This has led to thinkers and some scholars to reject the theory of selection in Imamah. Others started to limit infallibility to a limited sphere, and unnecessary beyond it. Another group rejected infallibility in its entirety, arguing that those who advocate such a theory abandoned it during the greater occultation, allowing fallible leaders to take charge as Imams of the Muslim nation. They consider justice to be a sufficient personal quality for the Imam to do his job as required by Islamic law (some have dropped this requirement as well..).

Others consider this dispute of leadership after the death of the Prophet to be a pointless historic dispute. And finally, we need to address those who question the value of a hidden Imam, who is not able to guide and lead his followers.

The reader needs to bear in mind at all times when dealing with the above criticisms, that they come as a direct consequence of the Sunni understanding of Imamah, which is limited to political leadership.

An alternative approach

When one studies the Quran and the undisputed narrations of the Holy Prophet (s) and his Pure Progeny (as), it becomes evident that the concept of Imamah, as understood by the Shi’a school, differs fundamentally and essentially to the Sunni understanding. The school of Ahlul Bayt (as) believes that the Quranic understanding of this concept gives the Imam roles that are far more important and requiring more stringent conditions, taking it out of the fold of branches of religion (politics, the social sciences and management of the affairs of the people, etc), and into the fundamental doctrines of faith. The Shi’a school considers Imamah to have two dimensions: the first being the juristic role (tashree’i), which necessitates infallibility, and the second being the existential (takweeni) role, or ‘wilayah’ (i.e. authority over the world of existence), which necessitates special knowledge not acquired through conventional means. And this is what martyr Mutahhari calls ‘the height of Shi’a understanding’ of the concept of Imamah. [1]

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[1] Imamah, by Martyr Murtadha Mutahhari, pg 44-50.

Imamah in the Quran – A New Approach

I feel it is high-time that I share, with the non-Arabic speaking world, a new and fresh approach to understanding Islamic doctrines, in order for us to come out of this dormant, repetitive and unproductive state as a Muslim collective.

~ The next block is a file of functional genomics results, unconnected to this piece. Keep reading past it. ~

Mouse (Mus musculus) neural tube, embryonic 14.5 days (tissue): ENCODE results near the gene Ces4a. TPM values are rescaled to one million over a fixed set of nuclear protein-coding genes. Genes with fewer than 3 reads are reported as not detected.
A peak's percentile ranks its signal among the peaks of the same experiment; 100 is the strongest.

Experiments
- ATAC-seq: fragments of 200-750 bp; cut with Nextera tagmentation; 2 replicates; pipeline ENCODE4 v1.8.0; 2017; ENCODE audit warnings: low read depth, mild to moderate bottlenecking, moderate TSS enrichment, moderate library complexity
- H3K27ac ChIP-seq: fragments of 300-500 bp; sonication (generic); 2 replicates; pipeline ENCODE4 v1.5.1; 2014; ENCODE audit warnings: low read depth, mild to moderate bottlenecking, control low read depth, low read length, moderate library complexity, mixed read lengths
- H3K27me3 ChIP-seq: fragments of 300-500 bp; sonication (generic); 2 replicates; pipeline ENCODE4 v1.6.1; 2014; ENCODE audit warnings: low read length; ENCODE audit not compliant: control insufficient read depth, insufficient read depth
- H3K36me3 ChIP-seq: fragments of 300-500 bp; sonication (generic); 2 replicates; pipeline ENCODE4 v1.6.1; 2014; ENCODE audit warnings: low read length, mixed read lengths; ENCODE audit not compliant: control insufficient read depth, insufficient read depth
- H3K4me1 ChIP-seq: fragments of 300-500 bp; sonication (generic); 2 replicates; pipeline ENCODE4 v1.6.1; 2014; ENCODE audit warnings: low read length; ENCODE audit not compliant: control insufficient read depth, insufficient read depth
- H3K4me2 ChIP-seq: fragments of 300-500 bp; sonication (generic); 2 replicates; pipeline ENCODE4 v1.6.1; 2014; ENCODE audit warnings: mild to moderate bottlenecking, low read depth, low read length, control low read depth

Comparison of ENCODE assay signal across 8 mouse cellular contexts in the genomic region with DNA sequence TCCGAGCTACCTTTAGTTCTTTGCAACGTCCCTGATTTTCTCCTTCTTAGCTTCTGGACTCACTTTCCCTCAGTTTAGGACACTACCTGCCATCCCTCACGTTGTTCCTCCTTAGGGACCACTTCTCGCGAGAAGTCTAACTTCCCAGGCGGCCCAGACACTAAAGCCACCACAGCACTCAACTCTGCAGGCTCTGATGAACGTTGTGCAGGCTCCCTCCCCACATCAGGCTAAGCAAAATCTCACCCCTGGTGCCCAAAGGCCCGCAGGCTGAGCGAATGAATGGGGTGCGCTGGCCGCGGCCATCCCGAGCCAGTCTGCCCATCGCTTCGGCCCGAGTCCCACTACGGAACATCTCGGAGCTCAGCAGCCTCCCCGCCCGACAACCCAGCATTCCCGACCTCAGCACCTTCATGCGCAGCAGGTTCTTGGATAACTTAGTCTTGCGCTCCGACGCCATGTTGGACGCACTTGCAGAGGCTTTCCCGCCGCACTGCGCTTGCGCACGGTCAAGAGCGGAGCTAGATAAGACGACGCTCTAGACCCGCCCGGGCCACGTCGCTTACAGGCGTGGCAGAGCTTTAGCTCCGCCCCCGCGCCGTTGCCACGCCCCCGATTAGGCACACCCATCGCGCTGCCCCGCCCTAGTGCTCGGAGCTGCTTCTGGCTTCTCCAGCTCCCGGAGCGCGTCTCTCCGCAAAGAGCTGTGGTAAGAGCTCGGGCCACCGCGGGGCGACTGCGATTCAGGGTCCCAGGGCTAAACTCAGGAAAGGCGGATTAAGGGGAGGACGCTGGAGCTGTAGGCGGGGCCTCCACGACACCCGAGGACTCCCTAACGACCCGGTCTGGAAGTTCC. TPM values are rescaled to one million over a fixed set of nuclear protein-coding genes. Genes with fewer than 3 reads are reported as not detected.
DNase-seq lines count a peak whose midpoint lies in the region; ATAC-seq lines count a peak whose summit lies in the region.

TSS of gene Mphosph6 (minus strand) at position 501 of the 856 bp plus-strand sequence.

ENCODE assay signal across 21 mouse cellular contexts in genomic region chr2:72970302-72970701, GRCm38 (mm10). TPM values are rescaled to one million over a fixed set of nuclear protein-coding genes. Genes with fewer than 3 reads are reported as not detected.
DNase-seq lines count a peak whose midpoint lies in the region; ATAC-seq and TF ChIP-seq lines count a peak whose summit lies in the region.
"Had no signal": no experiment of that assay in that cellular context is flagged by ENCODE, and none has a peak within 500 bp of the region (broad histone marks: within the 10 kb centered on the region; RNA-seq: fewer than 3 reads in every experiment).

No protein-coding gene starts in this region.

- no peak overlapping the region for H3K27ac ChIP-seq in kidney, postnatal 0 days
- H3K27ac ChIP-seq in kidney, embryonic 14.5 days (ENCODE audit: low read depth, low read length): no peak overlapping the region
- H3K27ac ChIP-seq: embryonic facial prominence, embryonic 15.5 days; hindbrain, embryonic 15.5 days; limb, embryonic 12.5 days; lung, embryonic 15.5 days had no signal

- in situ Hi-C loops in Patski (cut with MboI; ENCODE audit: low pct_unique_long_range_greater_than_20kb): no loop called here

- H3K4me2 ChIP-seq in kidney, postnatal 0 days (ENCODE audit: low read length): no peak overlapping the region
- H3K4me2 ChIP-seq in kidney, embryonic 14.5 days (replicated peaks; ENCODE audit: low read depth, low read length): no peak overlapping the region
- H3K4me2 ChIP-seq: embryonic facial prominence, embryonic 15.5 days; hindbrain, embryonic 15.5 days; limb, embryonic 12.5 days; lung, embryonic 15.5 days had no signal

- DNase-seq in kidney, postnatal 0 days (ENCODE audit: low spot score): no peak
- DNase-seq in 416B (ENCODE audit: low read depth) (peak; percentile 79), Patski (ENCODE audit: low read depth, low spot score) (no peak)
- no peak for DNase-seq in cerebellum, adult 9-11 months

One such topic is the concept of Imamah (divine vicegerency). I believe that the theological method does not come near to give this topic its due, and in terms of content misses the high status of the Quranic definition, which in turn has created more problems than it has solved. This is not to say that the theological scholars like Sheikh al-Tusi, al-Murtadha and al-Mufid have not contributed to the development of the Shi’a Imamaiyah school of thought. However, they, and their followers, were dragged into reacting to accusations instead of establishment of Quranic concepts, which has left the Muslim collective in a divided state for over 1000 years. Some of these Quranic concepts (within the framework of Imamah), that have been left virtually unaddressed are the responsibility of the Imam, his knowledge, infallibility and divine appointment/selection.

The other (non-Shi’a) schools have limited Imamah to the responsibility of political leadership, with ‘Shura’ council as the means to electing the Imam. The Shi’a school responded with the theory of ‘divine appointment/selection’ of the Imam, even though there is no similarity whatsoever between the two theories, since the purpose of ‘divine selection’ lies somewhere else. Likewise, the issue arose with the concept of infallibility, where the other schools believed that the Shi’a give the status of infallibility to the political ruler, whereas infallibility applies to the (divinely appointed) Imam exclusively. This difference in understand has led the Sunni school to believe that the Shi’a have abandoned the condition of infallibility during the ‘greater occultation’ (of the 12th and final infallible Imam).